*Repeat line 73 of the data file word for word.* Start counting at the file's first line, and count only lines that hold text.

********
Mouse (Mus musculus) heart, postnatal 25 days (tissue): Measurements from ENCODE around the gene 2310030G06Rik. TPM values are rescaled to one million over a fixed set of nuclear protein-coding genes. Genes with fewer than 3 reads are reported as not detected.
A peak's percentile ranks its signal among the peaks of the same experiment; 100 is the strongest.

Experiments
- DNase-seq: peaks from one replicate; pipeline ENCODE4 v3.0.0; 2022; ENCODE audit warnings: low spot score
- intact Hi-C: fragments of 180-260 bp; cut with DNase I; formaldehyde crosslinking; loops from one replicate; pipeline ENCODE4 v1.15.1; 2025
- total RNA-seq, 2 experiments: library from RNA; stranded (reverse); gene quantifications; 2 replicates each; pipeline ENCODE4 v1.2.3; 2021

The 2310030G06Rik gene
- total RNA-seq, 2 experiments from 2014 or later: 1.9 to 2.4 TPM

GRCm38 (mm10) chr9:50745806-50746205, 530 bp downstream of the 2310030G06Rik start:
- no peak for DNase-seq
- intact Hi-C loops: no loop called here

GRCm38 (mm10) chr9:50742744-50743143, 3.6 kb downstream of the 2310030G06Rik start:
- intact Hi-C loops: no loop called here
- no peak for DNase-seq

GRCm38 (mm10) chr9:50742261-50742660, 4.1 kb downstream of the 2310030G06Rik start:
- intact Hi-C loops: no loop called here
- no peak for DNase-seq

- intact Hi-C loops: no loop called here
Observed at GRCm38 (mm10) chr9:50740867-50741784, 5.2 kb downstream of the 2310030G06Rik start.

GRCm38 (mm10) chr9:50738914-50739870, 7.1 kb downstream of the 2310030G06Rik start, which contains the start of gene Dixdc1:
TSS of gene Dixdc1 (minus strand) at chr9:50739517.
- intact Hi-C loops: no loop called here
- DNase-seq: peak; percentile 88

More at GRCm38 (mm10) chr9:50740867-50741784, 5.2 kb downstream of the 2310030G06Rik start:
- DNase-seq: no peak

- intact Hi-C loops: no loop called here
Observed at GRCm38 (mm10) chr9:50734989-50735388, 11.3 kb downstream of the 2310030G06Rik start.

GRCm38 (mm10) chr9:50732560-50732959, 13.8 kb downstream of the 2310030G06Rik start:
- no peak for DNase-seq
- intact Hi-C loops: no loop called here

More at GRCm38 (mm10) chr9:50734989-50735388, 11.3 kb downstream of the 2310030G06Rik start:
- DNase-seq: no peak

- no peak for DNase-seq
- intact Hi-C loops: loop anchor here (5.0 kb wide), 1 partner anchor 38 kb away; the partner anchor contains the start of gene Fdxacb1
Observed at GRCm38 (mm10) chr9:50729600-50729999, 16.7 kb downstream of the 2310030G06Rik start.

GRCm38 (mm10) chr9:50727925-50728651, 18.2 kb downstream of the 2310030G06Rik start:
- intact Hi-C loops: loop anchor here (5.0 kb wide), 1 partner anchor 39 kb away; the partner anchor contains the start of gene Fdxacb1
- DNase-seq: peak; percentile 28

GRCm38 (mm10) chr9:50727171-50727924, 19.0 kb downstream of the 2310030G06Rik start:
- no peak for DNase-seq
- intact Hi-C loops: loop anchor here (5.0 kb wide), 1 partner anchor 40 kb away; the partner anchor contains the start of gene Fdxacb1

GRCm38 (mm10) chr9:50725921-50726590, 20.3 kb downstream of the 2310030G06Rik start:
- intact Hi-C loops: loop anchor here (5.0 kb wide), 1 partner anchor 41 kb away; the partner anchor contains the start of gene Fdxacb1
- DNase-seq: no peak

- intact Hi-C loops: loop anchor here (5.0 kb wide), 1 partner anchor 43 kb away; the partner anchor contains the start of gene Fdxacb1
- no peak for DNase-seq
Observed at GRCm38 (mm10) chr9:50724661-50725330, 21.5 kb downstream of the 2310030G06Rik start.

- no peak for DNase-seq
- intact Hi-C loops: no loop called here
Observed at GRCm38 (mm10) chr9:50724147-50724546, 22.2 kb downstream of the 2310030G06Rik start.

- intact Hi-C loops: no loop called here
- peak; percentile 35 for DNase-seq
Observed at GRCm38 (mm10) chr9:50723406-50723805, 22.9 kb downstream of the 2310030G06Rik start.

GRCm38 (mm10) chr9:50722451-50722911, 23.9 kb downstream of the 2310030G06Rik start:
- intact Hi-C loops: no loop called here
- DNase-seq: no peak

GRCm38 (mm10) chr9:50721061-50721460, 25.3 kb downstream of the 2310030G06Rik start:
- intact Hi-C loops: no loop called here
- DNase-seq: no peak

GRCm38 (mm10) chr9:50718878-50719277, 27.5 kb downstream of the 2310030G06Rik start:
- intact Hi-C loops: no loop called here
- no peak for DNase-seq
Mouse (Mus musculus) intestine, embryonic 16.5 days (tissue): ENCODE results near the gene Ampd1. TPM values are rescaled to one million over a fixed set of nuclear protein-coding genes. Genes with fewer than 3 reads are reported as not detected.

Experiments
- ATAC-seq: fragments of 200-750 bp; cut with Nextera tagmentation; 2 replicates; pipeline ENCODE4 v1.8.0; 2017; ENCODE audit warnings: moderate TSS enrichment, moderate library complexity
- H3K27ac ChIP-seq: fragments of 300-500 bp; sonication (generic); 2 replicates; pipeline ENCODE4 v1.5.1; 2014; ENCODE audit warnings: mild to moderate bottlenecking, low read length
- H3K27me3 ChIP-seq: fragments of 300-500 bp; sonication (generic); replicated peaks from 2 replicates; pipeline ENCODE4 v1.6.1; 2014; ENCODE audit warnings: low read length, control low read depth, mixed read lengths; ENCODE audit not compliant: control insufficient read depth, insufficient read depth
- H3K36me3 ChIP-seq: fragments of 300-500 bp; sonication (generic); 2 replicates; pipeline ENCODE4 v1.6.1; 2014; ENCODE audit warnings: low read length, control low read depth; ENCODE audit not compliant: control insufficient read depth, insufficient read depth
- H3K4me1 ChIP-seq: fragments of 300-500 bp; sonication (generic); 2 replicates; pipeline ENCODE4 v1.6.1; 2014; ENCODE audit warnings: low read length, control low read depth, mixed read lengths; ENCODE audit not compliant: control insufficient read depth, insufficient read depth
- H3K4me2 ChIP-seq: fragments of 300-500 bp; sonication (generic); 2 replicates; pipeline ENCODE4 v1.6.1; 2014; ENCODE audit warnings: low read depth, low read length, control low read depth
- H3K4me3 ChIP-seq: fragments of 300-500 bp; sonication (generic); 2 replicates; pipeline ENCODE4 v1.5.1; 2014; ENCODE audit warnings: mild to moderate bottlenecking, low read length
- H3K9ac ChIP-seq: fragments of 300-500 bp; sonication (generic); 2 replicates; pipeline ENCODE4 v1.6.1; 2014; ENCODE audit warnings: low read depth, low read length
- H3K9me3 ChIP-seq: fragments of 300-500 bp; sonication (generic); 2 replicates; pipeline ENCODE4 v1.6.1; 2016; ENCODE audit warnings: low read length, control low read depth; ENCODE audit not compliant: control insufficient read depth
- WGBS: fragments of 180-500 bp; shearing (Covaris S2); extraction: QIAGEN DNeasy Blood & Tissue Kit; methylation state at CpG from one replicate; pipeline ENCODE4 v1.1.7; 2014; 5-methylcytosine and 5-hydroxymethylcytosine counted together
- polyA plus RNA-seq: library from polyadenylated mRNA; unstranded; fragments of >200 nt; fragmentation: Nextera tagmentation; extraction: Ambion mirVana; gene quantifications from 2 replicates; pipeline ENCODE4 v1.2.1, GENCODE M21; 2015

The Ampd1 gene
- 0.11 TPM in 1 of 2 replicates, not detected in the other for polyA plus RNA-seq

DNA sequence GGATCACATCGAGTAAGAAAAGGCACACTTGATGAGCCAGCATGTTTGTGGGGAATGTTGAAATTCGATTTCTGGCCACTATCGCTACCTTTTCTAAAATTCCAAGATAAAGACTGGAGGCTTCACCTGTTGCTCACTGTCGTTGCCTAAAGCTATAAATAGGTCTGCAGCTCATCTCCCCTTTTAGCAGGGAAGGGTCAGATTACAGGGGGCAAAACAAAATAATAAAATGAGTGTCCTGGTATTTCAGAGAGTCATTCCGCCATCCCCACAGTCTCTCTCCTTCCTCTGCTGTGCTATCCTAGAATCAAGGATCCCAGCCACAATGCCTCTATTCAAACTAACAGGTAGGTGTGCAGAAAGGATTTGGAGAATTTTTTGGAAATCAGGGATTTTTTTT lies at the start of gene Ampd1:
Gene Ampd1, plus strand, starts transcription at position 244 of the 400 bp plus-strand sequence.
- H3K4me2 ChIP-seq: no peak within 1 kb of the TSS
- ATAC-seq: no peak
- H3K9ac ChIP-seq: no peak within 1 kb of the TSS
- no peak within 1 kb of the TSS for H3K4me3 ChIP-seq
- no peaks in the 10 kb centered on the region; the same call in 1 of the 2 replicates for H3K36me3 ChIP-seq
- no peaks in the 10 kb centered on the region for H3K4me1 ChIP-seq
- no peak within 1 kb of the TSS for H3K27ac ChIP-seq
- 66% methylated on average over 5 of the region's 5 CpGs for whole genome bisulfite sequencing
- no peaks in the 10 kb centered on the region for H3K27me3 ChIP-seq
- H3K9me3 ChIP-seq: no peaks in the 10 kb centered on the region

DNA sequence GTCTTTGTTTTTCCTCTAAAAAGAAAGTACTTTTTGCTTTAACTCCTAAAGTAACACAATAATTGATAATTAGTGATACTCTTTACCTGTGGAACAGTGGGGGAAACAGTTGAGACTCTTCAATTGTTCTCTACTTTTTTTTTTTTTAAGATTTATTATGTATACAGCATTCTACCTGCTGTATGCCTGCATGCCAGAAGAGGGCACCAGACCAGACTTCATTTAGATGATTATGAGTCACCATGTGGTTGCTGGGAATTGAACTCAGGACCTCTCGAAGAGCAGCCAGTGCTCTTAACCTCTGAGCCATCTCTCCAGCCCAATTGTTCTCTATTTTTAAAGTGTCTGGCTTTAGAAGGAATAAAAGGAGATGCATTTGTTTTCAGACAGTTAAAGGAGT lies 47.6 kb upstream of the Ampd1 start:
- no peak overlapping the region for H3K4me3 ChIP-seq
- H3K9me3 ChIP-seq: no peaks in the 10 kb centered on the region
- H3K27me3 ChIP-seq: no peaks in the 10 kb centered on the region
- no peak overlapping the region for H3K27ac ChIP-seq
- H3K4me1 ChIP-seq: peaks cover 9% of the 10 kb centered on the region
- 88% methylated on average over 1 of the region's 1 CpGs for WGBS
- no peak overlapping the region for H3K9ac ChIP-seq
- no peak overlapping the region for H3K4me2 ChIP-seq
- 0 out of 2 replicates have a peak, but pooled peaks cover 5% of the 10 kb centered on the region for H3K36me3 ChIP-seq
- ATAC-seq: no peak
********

- H3K9me3 ChIP-seq: fragments of 300-500 bp; sonication (generic); 2 replicates; pipeline ENCODE4 v1.6.1; 2016; ENCODE audit warnings: low read length, control low read depth; ENCODE audit not compliant: control insufficient read depth